in-text citations

Pointing out in what sources you found each direct quote you quoted and ideas that you paraphrased or summarized in your research term paper, essay, presentation, or poster.  In-text citations are made right at the point that you used the direct quote, paraphrase, or summarization. In-text citations usually contain the last name of the author you are citing and, in some cases, the date of the source you are citing and/or a specific page number. The sources for which you have in-text citations are listed along with their publication facts at the end of your essay, or research paper.


An educated guess.

information lifecycle

After an event, the various types and formats information that get created about the event as time passes.  Information about the event usually changes and becomes more accurate and more detailed as more information becomes available.  In general, the order in which formats are created is: social media; newspaper, TV, and radio; talk shows on TV and radio; popular magazines; journal articles; books; government documents; print encyclopedias; and bibliographies about the event.

information needs

The reasons you are looking for information. When you are doing an academic research project, those reasons include (1) to find background information, (2) to answer your research question, (3) to convince your audience that your answer is correct or at least the most reasonable answer, (4) to describe the context surrounding your research question for your audience and explain why it’s important, and (5) to report what others have said about your question, including any different answers to your research question.

inquiry-based assignments

College assignments that ask students to consider questions in order to solve problems or explain why something exists, how it works, and/or the effects it has. Students usually need to consult multiple sources to develop their answer or interpretation.

interior monologue

An internal conversation that a person has with himself/herself, they/themselves.


According to the Merriam-Webster dictionary,a global computer network providing a variety of information and communication facilities, consisting of interconnected networks using standardized communication protocols.” The Internet contains the World Wide Web.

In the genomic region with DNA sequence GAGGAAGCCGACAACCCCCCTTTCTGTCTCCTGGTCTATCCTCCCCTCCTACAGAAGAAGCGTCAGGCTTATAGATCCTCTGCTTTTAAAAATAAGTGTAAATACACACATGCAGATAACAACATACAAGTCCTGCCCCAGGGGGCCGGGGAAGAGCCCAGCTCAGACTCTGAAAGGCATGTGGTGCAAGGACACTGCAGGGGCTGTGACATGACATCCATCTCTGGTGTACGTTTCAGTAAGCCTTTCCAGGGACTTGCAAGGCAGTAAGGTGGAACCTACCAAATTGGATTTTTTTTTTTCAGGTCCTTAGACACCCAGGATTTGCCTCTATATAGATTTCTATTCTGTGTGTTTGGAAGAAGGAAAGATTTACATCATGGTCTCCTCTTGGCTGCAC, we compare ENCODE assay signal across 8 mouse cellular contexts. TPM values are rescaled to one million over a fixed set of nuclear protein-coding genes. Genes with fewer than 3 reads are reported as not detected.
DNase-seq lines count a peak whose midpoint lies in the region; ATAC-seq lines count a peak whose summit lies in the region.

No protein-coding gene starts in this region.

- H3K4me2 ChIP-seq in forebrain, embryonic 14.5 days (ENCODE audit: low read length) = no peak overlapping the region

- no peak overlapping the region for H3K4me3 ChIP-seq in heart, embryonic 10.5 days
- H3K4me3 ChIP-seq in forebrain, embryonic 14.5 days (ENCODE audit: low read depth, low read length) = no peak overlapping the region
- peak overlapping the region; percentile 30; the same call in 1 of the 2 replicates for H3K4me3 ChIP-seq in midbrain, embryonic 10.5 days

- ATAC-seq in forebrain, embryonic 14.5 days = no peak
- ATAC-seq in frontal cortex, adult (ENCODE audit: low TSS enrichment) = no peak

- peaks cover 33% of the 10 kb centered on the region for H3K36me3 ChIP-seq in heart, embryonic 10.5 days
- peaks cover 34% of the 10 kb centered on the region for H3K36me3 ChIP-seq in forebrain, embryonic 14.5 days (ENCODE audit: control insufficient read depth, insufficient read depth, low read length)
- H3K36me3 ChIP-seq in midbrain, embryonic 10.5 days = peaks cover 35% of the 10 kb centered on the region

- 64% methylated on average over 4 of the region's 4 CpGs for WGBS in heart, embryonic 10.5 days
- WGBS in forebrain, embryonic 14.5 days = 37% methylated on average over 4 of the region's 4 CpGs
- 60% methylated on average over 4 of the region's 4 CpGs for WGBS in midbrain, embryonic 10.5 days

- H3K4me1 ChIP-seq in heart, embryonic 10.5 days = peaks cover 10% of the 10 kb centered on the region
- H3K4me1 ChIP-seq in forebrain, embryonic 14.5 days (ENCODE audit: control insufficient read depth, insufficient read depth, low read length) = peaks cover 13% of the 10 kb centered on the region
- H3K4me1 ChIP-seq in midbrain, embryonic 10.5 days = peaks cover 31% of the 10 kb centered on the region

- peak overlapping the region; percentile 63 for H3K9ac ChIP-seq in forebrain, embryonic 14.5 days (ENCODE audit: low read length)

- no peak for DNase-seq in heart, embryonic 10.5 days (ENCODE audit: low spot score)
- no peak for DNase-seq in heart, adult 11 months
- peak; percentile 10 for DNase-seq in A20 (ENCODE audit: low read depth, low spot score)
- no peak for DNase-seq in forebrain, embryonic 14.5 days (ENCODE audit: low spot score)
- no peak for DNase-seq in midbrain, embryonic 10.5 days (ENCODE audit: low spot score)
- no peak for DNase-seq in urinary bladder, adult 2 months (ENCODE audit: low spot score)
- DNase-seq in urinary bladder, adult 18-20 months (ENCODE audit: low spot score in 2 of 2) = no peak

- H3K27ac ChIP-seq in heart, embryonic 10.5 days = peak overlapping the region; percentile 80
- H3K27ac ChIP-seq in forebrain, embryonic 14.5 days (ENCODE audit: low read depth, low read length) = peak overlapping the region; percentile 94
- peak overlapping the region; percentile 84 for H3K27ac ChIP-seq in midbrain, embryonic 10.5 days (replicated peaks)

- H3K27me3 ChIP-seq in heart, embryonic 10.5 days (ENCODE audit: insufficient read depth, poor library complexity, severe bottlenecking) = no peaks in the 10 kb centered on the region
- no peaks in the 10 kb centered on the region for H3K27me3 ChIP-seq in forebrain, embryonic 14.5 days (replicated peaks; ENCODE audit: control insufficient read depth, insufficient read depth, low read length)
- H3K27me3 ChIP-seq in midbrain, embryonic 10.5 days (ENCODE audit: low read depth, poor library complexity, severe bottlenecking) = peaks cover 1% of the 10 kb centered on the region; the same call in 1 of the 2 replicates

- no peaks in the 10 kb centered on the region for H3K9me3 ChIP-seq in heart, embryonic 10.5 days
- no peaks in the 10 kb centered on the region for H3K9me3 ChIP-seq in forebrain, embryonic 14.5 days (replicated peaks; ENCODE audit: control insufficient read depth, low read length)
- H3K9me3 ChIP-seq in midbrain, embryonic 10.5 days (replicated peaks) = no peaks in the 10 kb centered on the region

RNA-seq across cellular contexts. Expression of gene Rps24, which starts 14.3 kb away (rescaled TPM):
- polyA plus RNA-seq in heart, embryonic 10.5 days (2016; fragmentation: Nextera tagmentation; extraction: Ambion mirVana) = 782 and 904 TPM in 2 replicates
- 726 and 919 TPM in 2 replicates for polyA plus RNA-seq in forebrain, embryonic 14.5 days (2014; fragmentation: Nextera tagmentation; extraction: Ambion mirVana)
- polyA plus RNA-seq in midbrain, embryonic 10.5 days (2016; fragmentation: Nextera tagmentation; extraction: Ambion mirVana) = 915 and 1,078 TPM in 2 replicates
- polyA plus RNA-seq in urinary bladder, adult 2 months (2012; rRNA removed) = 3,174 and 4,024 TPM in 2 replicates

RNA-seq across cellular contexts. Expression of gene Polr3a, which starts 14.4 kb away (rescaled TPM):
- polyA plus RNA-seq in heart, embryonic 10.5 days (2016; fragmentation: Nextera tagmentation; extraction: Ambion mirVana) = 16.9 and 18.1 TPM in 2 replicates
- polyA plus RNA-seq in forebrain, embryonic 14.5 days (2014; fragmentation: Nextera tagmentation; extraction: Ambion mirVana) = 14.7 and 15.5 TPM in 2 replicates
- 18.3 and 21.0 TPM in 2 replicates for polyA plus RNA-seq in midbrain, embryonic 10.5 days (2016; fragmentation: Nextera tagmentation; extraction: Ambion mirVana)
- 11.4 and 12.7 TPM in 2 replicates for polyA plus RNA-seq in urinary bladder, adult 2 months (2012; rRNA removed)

iterative searching

Searching again and again, adjusting your search statement each time based on the results you produced with the previous statement(s).


Publications that come out periodically (usually quarterly) and most often contain some commentary, reviews of scholarly books, and scholarly research articles that report new research or reviews of previous scholarly research. The reviews of previous research are called literature reviews and, along with the reports of new research, are generally the only scholarly portions of journals and the only portions that get peer reviewed.  Many, but not all, journals are peer reviewed, which means that experts in the field assess the scholarship and contributions made by submitted research articles and suggest corrections before the journal will be willing to publish them. Each journal tends to be focused on a specific discipline or sub-discipline. Sometimes professional associations make the journals they publish available to their members. But most journals are very expensive, and for many scholars, it is libraries that make them available. While journals used to be print publications, today most are digital-only publications.


Search terms that you arrange into a search statement and type into a search box for key word searching.


A mnemonic to help you remember a good strategy for subject searching in library catalogs and some specialized databases. The letters stand for: Keyword search your topic. Identify a relevant item from the results. Select subject terms relevant to your topic from that item’s subject heading. Search using those subject terms. (Sometimes you can just click on a relevant item’s subject headings.)


Terms or standards you can use to narrow or focus your search in a digital database. For instance, you can ask many databases to search only for sources published during a particular time period or in a particular language.


The scholarly conversation (in research articles, conference proceedings, preprints, and scholarly books) about a discipline or part of a discipline.


Information that describes digital information. Without metadata, the web and databases would not be searchable because metadata identifies digital information and gives its location during search.

mobile technology

Digital technology devices, such as smart phones and digital tablets, that you can use while you’re on the go.

objective information

Information that reflects a research finding or multiple unbiased perspectives, instead of reflecting only the author’s own view that doesn’t come from research he/she cites.


In your own work, using the ideas of others by putting them in your own words. This is a way of using your sources when their ideas and meaning is more important than the exact language the author used and when you don’t need to use the author’s preeminent authority to bolster your argument at the moment. Paraphrases require in-text and bibliographic citations of the sources whose ideas you are using.

parentheses around a search term

An advanced search technique that’s useful when you have more than one kind of Boolean operator in your search statement. It lets you give more precise instructions to a search engine than you could otherwise give

peer review

A pre-publication review provided by experts other than the author of a research or literature review article and the editor of the research journal to which the article has been submitted for publication. The experts assess the article, including making sure the article is presented in the context of what is already known, that the methods the researcher used are the right ones, and that the article contributes to the field by reporting new and important content. Based on that assessment, the editor may accept the article or turn it down for publication. If it is accepted, the author is usually asked to make changes. Peer review increases the credibility of many scholarly articles